Decrease social interactions

Mental illnesses as disorders of social interaction

Research Report 2015 - Max Planck Institute for Psychiatry

Max Planck Institute for Psychiatry, Munich
Mental illness can affect the ability to interact successfully and satisfactorily with other people. The brain mechanisms of social interaction and those of cross-disease social impairments can only now be investigated due to methodological developments in imaging. In the future, this interaction-based, functional brain imaging, which scientists at the MPI for Psychiatry use, could help in the selection and improvement of therapies for mental illnesses.

Social interaction and mental health

A wide variety of mental illnesses influence the ability to come into contact with other people. Conversely, difficulties in interpersonal contact can also lead to mental illnesses [1]. Problems in social relationships can include: B. arise when people cannot correctly interpret the gestures and facial expressions of other people and this leads to misunderstandings. Other people, on the other hand, react very strongly to such non-verbal signals and find them so uncomfortable that they get excited and / or withdraw. For some people, on the other hand, “small talk” is a particular problem and still others think they notice that they have no influence on other people and that social interactions are therefore unsatisfactory. In addition, disorders of social interaction can also be due to the fact that people with mental illness are unable to follow the implicit conventions and rules of social interaction that normally exist, which in turn leads to negative reactions on the part of those who are not ill and further exacerbates symptoms can lead.

On the other hand, there are indications that the success of social interaction and relationships depends largely on the similarities of the interaction partners, which can be personality variables as well as the presence of psychiatric diagnoses [2]. In other words: Even in the case of a social interaction disorder, such as autism, social interaction can also work well, namely when there are two people with autism. Social contacts can thus - depending on the individual fit - represent both a significant stress factor and a protective factor. Against the background of increasing prevalence figures for mental illnesses and a global increase in urban living conditions with a growing number of social contacts, this dimension of mental illness is gaining more importance in an explosive manner.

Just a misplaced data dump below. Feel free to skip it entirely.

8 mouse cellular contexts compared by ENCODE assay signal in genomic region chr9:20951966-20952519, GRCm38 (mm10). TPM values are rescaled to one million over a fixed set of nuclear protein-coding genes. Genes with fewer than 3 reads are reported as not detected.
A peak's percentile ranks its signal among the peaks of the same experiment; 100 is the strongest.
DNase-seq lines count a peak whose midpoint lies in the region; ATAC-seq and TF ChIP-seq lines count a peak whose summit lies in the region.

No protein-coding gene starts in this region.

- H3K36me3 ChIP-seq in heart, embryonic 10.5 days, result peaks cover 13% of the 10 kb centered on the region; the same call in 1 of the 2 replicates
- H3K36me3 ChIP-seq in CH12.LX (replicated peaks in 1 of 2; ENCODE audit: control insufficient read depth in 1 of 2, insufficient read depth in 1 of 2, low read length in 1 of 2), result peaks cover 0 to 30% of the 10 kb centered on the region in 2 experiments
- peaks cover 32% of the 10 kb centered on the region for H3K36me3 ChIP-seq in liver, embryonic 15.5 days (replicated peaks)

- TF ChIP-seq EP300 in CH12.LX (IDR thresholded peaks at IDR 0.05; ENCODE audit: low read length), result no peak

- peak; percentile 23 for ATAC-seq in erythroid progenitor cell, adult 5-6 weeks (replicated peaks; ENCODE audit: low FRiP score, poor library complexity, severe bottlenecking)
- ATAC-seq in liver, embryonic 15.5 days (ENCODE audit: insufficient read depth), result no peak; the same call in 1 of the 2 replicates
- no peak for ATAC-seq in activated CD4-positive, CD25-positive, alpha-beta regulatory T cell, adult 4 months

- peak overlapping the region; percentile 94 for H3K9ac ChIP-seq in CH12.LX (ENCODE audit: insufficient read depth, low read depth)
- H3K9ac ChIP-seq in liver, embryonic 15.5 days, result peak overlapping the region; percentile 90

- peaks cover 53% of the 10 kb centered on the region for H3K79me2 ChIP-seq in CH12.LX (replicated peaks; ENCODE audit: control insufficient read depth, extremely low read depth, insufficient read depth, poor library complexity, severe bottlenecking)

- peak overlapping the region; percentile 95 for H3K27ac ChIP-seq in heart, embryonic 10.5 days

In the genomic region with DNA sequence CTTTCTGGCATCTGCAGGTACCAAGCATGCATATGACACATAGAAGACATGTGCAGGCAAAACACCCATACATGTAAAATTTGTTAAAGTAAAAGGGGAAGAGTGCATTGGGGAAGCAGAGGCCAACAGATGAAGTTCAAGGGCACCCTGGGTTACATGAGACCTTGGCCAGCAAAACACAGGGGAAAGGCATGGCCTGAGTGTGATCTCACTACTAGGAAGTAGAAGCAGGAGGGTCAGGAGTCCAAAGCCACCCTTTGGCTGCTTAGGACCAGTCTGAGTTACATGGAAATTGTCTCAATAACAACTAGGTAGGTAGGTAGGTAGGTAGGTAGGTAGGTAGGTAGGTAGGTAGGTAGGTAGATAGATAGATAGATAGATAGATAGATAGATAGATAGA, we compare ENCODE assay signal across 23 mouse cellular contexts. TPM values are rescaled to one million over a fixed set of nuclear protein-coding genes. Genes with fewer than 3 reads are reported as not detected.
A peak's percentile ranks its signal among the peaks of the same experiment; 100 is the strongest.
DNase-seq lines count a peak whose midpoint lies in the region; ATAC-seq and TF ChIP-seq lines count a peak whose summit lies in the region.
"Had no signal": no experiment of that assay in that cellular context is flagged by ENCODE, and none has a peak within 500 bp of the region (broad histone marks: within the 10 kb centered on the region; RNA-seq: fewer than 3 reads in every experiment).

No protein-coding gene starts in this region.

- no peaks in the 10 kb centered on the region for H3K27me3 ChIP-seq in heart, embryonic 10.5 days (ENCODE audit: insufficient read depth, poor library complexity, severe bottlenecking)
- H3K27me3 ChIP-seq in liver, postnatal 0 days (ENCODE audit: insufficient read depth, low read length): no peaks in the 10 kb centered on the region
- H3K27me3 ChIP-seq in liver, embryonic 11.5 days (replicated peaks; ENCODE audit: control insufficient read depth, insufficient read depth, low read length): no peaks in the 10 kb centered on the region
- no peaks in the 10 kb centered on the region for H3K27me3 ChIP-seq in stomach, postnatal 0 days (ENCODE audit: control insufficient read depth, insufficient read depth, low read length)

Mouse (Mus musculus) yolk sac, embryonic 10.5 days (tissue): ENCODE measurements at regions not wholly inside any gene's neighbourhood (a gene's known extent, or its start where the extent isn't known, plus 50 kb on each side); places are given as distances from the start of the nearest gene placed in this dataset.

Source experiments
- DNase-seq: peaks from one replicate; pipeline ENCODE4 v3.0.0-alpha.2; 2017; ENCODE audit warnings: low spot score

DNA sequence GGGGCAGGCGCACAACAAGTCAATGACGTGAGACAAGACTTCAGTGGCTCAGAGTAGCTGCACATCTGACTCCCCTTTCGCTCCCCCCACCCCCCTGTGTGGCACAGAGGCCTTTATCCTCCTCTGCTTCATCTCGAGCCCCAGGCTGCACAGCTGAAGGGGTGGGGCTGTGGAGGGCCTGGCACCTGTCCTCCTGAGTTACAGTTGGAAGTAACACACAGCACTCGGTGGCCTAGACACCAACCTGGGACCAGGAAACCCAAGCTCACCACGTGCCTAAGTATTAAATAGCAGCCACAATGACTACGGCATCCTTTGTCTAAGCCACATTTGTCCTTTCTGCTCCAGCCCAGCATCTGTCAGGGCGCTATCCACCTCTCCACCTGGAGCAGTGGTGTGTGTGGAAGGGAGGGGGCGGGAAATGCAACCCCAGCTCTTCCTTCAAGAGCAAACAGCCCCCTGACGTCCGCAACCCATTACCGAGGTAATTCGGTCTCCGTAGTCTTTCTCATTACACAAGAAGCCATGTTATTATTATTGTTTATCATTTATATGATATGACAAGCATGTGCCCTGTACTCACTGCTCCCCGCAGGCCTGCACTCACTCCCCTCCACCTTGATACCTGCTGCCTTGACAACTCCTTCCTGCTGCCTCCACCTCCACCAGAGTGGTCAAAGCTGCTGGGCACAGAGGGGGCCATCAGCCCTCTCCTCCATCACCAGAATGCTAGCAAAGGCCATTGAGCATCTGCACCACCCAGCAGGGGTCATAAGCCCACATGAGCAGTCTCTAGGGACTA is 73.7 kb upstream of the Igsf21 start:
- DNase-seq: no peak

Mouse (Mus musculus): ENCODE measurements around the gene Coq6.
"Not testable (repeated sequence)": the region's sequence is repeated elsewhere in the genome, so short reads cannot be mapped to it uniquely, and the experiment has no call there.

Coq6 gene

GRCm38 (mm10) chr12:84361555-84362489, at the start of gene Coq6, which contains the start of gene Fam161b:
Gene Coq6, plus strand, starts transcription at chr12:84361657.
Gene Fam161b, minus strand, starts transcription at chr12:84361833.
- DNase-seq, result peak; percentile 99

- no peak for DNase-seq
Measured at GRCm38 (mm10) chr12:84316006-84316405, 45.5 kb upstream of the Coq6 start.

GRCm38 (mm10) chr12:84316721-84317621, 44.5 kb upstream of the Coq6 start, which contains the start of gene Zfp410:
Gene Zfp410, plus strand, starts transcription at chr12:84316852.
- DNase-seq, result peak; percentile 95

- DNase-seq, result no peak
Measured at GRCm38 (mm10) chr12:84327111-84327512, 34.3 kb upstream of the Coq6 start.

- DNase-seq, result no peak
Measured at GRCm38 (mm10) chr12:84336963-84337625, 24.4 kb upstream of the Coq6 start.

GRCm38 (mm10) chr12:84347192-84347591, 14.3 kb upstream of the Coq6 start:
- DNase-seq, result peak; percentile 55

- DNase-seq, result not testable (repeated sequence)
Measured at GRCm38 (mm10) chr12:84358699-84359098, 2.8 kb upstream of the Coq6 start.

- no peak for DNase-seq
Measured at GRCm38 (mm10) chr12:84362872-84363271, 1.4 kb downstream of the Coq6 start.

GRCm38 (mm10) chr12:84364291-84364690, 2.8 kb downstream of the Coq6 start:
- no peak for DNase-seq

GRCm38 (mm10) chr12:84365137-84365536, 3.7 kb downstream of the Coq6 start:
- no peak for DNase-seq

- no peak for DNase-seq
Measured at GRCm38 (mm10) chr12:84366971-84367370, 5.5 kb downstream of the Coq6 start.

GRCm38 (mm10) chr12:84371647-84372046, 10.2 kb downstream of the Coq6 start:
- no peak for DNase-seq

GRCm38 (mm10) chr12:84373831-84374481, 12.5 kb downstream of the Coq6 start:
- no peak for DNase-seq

The team of the independent research group "Social Neuroscience" at the MPI for Psychiatry assumes that neuroscientific investigations into the mechanisms of social interaction make an important contribution to the reconstruction of mental illnesses as disorders of social interaction and to their neurobiological basis. Such a bridge between psychiatric and neuroscientific aspects appears against the background of the brain as interface or "relationship organ" to influence internal and external factors is particularly desirable [3].

Neuroscience of you

Neuroscientists have been studying the neural mechanisms of social processes since the 1990s [4]. In this area of ​​“social” neuroscience, functional brain imaging techniques, such as functional magnetic resonance imaging (fMRI), have made significant contributions to characterizing the underlying brain processes of social perception and cognition. Two brain networks in particular seem to be relevant here: on the one hand the so-called “mirror neuron system” and on the other hand the so-called “mentalization network”. These are brain networks that z. B. be activated when people observe the actions of others (or imitate comparable actions) or when people think about the mental states of others. In other words: the neural correlates of social perception from the “observer's perspective” are quite well characterized. What is much less well understood, however, is what influence participation in social interaction - that is, social perception from the "participant's perspective", which is probably much more important in everyday life - has on activity in the two networks [5]. The relationship between social perception from the “observer perspective” and the “participant perspective” and the respective underlying brain processes has not yet been well investigated [6].

These limitations in the field of social neuroscience are explained, among other things, by methodological limitations: For example, the examination situation in the context of imaging studies using functional magnetic resonance imaging (fMRI) is severely limited: it usually only allows the examination of a person who is as motionless as possible in the magnetic resonance imaging scanner. A “second-person neuroscience” [5], in turn, suggests further developing social neurosciences in such a way that they can actually contribute to the investigation of the neural mechanisms of social interaction. It aims to study the brain processes of a person who is interacting (as opposed to a person who is just observing other people). From a neuroscientific point of view, a declared aim of this approach is to find out how participation in social interaction modulates brain network activities, what role the course and the experiences made in the context of social interaction have on network processes and how they change them. In other words, the aim of a “neuroscience of the you” is to investigate the neurobiological anchoring of psychosocial experiences in the context of social interaction.